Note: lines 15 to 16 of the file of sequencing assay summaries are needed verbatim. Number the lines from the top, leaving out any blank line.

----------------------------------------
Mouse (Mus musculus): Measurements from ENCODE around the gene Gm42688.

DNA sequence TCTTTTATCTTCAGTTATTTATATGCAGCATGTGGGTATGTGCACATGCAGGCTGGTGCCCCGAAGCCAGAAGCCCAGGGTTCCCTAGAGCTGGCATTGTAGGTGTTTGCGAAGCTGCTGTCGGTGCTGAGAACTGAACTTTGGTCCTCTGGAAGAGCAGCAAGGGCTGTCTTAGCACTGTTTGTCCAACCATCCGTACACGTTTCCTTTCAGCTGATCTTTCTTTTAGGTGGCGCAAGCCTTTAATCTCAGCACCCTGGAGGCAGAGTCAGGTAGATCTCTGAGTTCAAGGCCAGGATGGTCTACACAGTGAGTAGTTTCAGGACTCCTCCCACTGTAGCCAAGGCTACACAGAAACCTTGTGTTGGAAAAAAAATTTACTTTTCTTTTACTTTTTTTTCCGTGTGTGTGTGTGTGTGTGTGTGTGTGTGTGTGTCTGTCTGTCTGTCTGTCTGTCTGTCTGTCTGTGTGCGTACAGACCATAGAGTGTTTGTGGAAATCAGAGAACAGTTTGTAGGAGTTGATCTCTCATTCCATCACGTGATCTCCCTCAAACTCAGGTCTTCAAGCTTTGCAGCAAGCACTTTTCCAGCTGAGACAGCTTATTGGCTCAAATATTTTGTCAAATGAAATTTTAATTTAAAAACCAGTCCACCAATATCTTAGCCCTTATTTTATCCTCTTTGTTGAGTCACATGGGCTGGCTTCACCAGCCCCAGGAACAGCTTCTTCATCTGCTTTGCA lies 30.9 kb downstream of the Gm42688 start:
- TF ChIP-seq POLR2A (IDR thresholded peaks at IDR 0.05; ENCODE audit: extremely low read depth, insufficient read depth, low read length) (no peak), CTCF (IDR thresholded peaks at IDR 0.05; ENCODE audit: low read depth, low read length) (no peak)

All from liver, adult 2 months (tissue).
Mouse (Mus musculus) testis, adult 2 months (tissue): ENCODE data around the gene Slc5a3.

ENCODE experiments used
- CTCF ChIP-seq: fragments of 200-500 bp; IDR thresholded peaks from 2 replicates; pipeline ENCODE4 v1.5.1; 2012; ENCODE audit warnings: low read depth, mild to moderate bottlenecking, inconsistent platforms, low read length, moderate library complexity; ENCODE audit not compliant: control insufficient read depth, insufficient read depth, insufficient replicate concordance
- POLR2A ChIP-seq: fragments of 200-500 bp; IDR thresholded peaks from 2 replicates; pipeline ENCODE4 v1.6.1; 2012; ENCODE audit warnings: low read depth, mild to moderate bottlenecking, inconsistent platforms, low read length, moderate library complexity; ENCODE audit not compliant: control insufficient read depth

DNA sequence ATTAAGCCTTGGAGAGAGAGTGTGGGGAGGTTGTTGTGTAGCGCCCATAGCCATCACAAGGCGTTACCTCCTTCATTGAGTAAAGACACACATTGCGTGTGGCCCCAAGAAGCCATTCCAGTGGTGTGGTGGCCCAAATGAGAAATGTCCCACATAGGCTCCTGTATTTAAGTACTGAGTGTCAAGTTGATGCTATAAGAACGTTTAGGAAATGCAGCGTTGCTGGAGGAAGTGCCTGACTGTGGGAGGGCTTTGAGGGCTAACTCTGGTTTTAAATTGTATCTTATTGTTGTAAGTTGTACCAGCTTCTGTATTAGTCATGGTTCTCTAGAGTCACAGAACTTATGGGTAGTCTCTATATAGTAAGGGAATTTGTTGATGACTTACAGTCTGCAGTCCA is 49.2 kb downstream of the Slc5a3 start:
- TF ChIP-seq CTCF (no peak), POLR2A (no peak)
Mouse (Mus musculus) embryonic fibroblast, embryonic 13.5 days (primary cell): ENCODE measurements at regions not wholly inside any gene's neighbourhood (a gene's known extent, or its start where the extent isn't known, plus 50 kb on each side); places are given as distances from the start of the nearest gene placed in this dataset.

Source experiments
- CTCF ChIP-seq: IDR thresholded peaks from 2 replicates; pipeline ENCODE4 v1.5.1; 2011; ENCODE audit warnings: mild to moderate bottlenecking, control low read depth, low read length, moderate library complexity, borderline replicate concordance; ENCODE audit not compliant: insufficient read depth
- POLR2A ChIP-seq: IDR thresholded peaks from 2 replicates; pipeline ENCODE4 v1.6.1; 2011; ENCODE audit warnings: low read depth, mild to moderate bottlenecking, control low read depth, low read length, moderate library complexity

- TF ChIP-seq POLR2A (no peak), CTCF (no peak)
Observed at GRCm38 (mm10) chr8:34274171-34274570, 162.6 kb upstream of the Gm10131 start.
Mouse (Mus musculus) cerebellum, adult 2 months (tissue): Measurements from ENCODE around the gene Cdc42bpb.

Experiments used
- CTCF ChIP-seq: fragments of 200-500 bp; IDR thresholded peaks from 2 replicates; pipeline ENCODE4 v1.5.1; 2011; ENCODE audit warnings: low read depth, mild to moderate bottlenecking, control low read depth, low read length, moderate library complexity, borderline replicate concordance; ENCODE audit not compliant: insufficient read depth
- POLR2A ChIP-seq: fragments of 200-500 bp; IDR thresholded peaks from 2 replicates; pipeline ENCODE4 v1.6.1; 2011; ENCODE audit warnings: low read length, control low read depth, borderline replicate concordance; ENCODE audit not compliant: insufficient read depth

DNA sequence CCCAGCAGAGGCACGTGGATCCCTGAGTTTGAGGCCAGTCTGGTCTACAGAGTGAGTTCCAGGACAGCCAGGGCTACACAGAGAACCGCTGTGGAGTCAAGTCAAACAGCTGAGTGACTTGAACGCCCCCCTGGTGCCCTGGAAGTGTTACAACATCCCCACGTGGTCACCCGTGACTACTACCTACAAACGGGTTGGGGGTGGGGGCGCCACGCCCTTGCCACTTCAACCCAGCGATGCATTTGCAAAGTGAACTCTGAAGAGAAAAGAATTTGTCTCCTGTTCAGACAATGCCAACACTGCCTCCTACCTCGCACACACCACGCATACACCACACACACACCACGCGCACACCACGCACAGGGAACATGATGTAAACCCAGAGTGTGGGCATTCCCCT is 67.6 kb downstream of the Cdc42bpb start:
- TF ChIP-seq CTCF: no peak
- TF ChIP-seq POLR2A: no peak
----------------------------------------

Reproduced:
- TF ChIP-seq POLR2A (no peak), CTCF (no peak)
Observed at GRCm38 (mm10) chr8:34274171-34274570, 162.6 kb upstream of the Gm10131 start.